They say it’s possible to learn something from every person you meet. What if we take a look at the development of other countries to see if we can learn from their experiences?
Loopfy invites you to go on a virtual trip around the globe and look at the most amazing laws and habits from all over the world. At the end of the article, there is a bonus waiting for you and it will prove that the future is already here.
11. Skytrain, new police “officers,” and sleeping anywhere, China
In China, a new railway station called Skytrain took only 4 months to build. A train that looks like a Chengdu panda will move along the country’s fastest suspension railway line. The train seats 230 passengers and reaches a speed of 37 miles per hour. It was designed for small towns. The construction of a hanging network is less time-consuming than the construction of stations and metro tunnels as it only takes 3-5 months to complete a suspended commuter railway line.
Officials in the Xinjiang province are seriously considering accepting geese into the service. Thanks to the feathered brigade, it was once possible to prevent a motorcycle theft. A thief had poisoned the guard dogs and climbed over the fence only to find that the road was blocked by 20 geese that attracted the attention of a policeman on duty with their loud noises. Scientists say that these birds have very good potential because they have panoramic vision, good hearing, and become aggressive if they sense danger.
How do they do it? The ability of Chinese people to fall asleep anywhere is something that has already become popular all around the world. There’s even a website called “Sleeping Chinese” where you can find photos of sleeping “celebrities.”
10. Absolute victory over garbage waste, Switzerland
43% of garbage is recycled in Zurich. There are containers for collecting paper, metal, and glass that can be found all over the city. There are even special overground waste bunkers. Other types of garbage are thrown away in special white plastic bags for €1.50 each.Using less plastic is in everyone’s best interest and that’s why people sort their garbage out very carefully. The garbage is burned and the power from it is used to heat 170,000 houses, wherein the smoke is cleaned and it leaves the pipes without doing any harm.
The ash is taken out of the city where they extract metals, including gold, out of it. On the containers, there is a message informing people that “loud” garbage, such as glass or metal, can be thrown away from 7 a.m. until 8 p.m. On the weekends, it is prohibited to throw away such garbage. These rules are set in place in order to prevent disturbing surrounding neighbors and people.
9. Advanced transport and service systems, Japan
“The Bullet Train” first amazed the world in 1964 at the Tokyo Olympics. It rushed at a speed of 130 miles per hour. Today the new Shinkansen trains beat all the records — reaching a maximum speed of 375 miles per hour during trial runs. JP Central plans to release these trains by 2027. It will become possible to cover a distance of 174 miles in 40 minutes or less.
Robots have already become a common thing for many Japanese people. In the morning, a robot in a restaurant can cook pancakes for you or offer fresh bedclothes in a hotel. The most amazing thing, however, is that robots can make disabled people walk.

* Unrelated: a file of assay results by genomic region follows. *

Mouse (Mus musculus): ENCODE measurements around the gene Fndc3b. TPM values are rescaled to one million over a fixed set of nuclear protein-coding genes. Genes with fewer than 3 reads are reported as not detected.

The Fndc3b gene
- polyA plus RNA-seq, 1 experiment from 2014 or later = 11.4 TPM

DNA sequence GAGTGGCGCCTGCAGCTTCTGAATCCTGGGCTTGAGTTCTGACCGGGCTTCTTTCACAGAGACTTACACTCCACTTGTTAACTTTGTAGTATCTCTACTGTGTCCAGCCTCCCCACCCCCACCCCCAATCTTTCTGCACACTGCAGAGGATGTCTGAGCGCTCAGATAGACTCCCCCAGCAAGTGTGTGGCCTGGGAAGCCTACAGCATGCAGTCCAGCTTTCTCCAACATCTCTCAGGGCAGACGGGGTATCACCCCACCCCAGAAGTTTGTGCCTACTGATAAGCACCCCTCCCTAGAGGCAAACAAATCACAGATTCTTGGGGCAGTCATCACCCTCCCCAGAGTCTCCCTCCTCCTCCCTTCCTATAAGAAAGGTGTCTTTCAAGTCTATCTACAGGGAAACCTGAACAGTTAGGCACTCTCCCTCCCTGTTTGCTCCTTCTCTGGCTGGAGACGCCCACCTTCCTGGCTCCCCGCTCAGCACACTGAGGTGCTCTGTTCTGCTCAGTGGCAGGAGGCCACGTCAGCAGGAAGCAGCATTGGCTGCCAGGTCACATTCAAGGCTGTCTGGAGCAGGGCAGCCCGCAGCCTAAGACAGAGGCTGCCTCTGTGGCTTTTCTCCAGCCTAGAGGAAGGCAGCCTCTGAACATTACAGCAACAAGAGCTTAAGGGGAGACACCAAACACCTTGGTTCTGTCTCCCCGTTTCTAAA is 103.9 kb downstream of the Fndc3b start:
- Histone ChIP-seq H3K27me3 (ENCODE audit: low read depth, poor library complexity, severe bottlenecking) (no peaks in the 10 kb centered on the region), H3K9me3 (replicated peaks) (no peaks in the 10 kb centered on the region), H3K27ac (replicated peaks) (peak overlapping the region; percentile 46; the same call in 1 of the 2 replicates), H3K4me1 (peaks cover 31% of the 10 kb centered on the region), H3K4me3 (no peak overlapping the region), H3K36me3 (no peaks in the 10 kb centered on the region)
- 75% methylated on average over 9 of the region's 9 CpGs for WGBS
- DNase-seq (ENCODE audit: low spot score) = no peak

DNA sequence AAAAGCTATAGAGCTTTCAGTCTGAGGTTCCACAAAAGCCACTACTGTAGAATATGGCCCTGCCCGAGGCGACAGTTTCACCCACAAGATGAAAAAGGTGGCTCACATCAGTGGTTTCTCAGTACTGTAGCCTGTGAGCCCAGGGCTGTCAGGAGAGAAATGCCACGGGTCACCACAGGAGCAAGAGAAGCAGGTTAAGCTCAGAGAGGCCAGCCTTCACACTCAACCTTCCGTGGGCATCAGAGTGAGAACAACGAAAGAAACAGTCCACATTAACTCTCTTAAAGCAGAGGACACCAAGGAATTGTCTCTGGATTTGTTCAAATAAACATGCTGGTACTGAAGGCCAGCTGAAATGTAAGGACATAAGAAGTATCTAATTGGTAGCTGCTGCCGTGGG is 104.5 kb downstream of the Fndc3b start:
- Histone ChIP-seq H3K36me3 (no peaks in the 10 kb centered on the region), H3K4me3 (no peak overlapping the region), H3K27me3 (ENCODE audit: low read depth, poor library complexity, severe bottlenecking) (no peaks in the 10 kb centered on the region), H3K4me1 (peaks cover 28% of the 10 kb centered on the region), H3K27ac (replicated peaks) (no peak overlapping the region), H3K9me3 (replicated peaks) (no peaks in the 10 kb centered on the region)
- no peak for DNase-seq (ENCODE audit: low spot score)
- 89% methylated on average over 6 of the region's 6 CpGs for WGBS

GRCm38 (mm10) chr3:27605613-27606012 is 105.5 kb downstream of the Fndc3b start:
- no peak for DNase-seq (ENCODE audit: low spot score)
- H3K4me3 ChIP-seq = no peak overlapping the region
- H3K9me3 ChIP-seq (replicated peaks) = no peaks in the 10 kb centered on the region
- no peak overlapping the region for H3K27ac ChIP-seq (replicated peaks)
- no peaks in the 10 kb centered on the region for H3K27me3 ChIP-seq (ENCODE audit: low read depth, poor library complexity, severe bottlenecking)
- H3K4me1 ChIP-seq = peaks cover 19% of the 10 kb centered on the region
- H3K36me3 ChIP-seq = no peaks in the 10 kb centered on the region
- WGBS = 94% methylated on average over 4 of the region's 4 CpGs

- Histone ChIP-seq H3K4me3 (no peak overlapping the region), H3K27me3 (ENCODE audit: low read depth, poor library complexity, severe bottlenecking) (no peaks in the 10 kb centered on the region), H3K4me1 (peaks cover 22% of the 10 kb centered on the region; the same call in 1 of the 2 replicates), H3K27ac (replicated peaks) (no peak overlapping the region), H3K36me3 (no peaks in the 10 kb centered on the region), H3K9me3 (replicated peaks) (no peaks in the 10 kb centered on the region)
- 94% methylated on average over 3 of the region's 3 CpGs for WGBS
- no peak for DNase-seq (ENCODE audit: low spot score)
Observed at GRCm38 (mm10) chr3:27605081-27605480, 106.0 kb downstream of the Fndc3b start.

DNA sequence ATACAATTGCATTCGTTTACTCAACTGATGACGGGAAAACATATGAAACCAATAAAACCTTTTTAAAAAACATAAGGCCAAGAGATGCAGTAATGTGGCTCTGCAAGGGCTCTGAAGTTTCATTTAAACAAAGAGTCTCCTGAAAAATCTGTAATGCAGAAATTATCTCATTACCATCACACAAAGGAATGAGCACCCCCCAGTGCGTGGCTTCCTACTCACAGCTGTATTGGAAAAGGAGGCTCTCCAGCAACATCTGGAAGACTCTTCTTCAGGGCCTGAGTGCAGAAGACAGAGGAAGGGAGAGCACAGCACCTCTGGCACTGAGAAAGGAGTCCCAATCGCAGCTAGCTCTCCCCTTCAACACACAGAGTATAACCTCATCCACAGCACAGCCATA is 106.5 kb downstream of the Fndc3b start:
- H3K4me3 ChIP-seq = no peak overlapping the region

The Japanese managed to create a powered exoskeleton. “We want to show the world that the future belongs to robots,” say the developers of HAL, The Hybrid Assistive Limb. All of the tests were successful. By the way, there is no need for a person to push any buttons since robolegs move by receiving impulses from the person’s muscles.
8. The city of the future, South Korea
Ultrametropolis on an artificial island? Why not? Songdo IBD was built from scratch 40 miles away from Seoul near the airport. The main idea is using technologies for comfort. Each of the residents owns a special smart card for getting various types of services and free rides on public transport. The entire city is connected by a data system and all of the cars have RFID marks that provide information about situations on the road and the conditions of buildings.
In addition to skyscrapers, water canals, exhibition centers, and the 4G internet, there are parks, bicycle paths, charging stations for electric vehicles, and more. Additionally, 8 city managing systems have been created: a pneumatic chute with auto-sorting, super-economical water supply, a “smart” power network, and more. The city is declared a free economic zone.
7. Maggie Daley Play Garden, USA
In Chicago, there is a children’s park that is every kid’s dream. On the territory of 20 acres, there are attractions for kids of all ages. In “The Harbor,” for example, one can find slides, spy glasses, and a water-splashing whale. Specially equipped climbing walls are located all around the park and a secure rubber ground imitates hills and waves.
In “The Slide Crater” you’ll find numerous slides and towers connected by a huge suspension bridge that is loved by all children. The little ones also adore the entertainment called “Talk Tubes” with the help of which children at the top of a tower can talk to those who are below.
Also, you can find minigolf, a mirror labyrinth, and a spinning boulder that even the smallest child can rotate.
A popular play area called “The Sea” invites everyone onboard a ship with a steering wheel, stairs, ropes, and nets.
Picnics can be arranged on the surrounding lawns where different plants grow all season long. During the winter, a skating rink is arranged for older children and adults where the climbing wall is. Tap the image to see.
“The Enchanted Forest” offers children pathways between upside-down trees that lead up to a table for tea drinking. Designers took inspiration from Alice in Wonderland and Charlie and the Chocolate Factory and created a fabulous atmosphere.
6. The best roads in the world, Germany